Hello, My name is Adrian Chambers and I’m a solicitor with Law for Life.Â Welcome to our web pages relating to Estate Administration.Â If you have suffered the loss of a loved one and need help in administering their estate and in obtaining Probate then we can help.
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WHO HAS THE RIGHT TO OBTAIN PROBATE?
PERSONAL REPRESENTATIVES The person who has the responsibility for the administration of the deceased’s estate and obtaining probate, are called the deceased’s Personal Representative. In a will they are called Executors. If there is no will they are called Administrators. Before anything is done it is important to identify and make sure that the right person deals with the administration of the estate and obtains probate.
DUTIES AND RESPONSIBILITIES OR A PERSONAL REPRESENTATIVE Personal Representativeâs responsibilities are not to be taken lightly. Basic duties include acting within the law, complying with the terms of the will, collecting in the estate assets, paying the debts, keeping full accounts, not to profit from their position, to act honestly, reasonably and fairly. Personal Representatives cannot normally be held personally liable for any debts of the estate. However, they can be held personally liable if they are negligent or act dishonestly.
EXECUTORS Executorâs are people appointed by the deceased in their will to deal with the administration of the estate. Often in wills two executors are appointed and act jointly particularly if there are trusts set up and/or minor children to look after. If there are no executors named in the will or the named executors are unable or unwilling to apply, the next person entitled to a grant is any person named in the will to whom the deceased gives all or the bulk of his estate to.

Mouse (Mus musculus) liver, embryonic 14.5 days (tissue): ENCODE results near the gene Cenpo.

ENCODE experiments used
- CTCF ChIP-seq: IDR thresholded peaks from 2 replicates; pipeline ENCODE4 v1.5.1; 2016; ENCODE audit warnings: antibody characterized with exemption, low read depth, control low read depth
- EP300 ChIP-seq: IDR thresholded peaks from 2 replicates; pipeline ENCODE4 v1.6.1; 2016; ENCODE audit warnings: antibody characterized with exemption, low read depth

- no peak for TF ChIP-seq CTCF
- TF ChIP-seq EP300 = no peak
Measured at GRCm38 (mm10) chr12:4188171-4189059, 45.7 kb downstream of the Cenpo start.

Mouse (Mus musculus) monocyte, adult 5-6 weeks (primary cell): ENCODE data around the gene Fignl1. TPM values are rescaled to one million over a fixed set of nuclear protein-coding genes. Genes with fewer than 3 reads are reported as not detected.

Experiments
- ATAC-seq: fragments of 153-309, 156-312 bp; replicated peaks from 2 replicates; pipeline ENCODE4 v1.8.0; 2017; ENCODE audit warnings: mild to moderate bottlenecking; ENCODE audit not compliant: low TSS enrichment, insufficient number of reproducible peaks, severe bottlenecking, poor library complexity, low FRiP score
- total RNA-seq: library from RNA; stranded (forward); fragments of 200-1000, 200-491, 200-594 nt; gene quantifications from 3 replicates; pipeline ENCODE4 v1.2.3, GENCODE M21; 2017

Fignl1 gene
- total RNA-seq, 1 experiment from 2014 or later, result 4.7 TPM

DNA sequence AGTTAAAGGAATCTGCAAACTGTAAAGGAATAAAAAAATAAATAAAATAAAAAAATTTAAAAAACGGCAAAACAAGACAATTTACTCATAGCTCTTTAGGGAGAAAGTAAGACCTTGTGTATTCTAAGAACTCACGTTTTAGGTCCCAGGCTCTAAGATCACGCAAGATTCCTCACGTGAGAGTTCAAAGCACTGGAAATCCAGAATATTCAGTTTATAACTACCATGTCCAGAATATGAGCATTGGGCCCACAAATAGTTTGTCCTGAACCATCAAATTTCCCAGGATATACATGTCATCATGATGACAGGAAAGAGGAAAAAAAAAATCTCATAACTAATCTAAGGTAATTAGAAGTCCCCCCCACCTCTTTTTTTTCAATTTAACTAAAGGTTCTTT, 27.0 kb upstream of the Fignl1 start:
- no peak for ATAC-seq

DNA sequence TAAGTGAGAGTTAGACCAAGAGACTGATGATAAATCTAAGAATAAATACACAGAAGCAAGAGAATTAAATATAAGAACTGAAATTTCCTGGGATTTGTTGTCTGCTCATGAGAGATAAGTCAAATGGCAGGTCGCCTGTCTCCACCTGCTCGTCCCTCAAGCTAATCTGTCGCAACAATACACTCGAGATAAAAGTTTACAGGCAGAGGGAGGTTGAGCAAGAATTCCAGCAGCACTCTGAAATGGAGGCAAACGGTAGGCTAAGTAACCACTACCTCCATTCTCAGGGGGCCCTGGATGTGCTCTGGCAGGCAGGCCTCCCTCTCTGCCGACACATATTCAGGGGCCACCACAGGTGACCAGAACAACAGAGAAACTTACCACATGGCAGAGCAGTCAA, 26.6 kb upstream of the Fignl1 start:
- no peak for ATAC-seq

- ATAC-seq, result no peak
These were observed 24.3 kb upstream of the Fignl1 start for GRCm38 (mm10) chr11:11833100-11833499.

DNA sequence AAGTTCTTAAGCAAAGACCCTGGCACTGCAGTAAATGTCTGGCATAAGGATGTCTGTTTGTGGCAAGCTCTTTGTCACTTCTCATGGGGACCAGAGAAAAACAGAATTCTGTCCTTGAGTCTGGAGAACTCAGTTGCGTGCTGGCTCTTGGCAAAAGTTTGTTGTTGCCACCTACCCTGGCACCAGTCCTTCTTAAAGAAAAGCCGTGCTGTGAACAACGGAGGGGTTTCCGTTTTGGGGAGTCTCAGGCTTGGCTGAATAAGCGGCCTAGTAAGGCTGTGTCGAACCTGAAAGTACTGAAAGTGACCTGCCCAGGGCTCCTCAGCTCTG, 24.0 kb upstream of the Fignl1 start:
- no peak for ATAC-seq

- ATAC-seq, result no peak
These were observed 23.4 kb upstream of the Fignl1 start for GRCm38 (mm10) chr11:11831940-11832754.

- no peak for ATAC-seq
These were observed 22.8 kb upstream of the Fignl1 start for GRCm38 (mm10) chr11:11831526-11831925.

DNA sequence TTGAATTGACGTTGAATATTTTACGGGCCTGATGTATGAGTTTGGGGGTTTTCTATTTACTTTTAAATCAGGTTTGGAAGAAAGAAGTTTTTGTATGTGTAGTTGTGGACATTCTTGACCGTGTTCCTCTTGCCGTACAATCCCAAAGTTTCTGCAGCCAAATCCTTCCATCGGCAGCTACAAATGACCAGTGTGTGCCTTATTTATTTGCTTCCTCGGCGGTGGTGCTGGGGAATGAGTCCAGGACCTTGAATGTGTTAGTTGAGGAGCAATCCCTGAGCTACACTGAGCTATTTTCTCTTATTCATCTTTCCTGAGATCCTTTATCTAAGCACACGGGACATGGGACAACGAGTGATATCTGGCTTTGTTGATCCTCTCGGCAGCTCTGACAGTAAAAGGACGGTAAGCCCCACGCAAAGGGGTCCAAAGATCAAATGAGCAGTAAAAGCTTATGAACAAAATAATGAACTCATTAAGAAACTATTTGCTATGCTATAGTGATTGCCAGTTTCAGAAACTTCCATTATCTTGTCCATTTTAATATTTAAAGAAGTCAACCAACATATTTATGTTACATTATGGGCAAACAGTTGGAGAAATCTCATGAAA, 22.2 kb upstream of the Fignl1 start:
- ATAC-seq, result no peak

ADMINISTRATORS Administrators act and deal with the administration of an estate if the deceased has made no will. They usually are the deceasedâs next of kin. The usual order of priority of who should act is as follows; spouse, then children, then parents, then brothers and sisters of the whole blood (or their children), then grandparents, then aunts and uncles of the whole blood (or their children).
If no person is appointed then the Treasury or a creditor of the estate can apply for a Grant of Letters of Administration.
INSURANCE Personal Representatives can be held personally responsible for any losses they may cause to an estate. Therefore it can be useful for Personal Representatives to consider taking out insurance to provide them with necessary protection if required.